Investing should be easy – just buy low and sell high – but most of us have trouble following that simple advice. There are principles and strategies that may enable you to put together an investment portfolio that reflects your risk tolerance, time horizon, and goals. Understanding these principles and strategies can help you avoid some of the pitfalls that snare some investors.
Investors seeking world investments can choose between global and international funds. What's the difference?
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Learn more about women taking control of their finances with this infographic.
The S&P 500 represents a large portion of the value of the U.S. equity market, it may be worth understanding.
Diversification is an investment principle designed to manage risk, but it can't prevent against a loss.
This helpful infographic will define bull and bear markets, as well as give a historical overview.
For some, the social impact of investing is just as important as the return, perhaps more important.
Consider how your assets are allocated and if that allocation is consistent with your time frame and risk tolerance.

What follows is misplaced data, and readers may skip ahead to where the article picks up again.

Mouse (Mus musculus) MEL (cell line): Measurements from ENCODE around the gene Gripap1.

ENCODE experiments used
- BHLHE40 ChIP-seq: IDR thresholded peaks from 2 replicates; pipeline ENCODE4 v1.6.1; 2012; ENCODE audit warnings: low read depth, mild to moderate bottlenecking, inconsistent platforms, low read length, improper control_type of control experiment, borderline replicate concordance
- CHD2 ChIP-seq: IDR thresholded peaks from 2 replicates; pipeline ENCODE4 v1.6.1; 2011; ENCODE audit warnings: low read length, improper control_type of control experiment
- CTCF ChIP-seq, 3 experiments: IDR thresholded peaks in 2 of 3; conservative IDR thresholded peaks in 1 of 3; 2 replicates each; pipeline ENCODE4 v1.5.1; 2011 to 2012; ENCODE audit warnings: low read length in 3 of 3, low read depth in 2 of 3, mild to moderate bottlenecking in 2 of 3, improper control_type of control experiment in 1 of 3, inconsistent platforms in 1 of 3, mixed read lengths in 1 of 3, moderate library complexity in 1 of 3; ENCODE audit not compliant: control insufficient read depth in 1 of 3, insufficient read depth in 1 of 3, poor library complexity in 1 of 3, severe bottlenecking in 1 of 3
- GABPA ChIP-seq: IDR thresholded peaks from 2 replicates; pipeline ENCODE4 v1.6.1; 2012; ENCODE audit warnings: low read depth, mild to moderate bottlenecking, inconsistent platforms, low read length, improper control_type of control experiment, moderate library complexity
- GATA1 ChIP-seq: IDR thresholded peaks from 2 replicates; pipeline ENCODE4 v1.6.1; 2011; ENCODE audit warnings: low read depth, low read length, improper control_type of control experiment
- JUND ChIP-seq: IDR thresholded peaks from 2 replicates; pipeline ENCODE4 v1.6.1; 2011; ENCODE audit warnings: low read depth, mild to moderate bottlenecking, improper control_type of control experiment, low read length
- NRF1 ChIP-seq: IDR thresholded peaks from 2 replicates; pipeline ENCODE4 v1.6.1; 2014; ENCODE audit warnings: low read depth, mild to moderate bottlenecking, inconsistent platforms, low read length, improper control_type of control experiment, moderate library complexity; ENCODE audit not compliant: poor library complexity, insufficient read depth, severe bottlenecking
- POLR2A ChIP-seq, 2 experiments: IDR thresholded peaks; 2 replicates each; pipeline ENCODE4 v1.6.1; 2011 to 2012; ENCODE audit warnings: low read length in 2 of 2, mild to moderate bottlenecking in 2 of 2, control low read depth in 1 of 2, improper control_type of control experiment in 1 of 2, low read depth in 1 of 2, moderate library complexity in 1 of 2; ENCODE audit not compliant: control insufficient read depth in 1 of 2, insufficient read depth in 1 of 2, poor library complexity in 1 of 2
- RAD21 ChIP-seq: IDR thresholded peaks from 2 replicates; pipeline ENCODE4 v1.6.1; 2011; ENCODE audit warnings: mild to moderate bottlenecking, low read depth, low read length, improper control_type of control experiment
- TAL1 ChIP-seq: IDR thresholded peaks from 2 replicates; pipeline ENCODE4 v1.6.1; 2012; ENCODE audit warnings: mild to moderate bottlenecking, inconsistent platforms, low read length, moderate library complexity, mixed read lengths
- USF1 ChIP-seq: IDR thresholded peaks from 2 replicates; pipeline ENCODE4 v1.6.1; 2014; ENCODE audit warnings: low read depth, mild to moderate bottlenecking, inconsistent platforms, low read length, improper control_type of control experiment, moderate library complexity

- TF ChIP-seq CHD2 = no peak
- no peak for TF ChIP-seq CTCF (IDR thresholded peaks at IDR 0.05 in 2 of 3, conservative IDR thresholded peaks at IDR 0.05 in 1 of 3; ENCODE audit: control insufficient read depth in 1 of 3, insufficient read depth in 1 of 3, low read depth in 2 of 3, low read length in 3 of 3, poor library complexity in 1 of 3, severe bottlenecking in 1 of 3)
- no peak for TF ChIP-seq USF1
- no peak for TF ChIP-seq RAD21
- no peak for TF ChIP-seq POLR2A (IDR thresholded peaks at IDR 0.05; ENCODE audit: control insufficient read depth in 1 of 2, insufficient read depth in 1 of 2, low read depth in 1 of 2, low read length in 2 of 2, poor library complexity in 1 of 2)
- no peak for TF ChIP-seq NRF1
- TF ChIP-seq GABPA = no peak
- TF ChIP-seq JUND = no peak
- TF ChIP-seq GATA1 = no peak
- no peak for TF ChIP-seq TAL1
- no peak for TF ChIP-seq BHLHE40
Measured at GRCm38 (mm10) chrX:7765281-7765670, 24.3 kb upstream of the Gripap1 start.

Use this calculator to better see the potential impact of compound interest on an asset.
Determine if you are eligible to contribute to a traditional or Roth IRA.
Use this calculator to compare the future value of investments with different tax consequences.
This calculator helps determine your pre-tax and after-tax dividend yield on a particular stock.
Estimate the potential impact taxes and inflation can have on the purchasing power of an investment.
This calculator can help you estimate how much you should be saving for college.
There are some smart strategies that may help you pursue your investment objectives
Do you know how long it may take for your investments to double in value? The Rule of 72 is a quick way to figure it out.
What are your options for investing in emerging markets?
$1 million in a diversified portfolio could help finance part of your retirement.
Pundits say a lot of things about the markets. Let's see if you can keep up.
Savvy investors take the time to separate emotion from fact.
In the world of finance, the effects of the "confidence gap" can be especially apparent.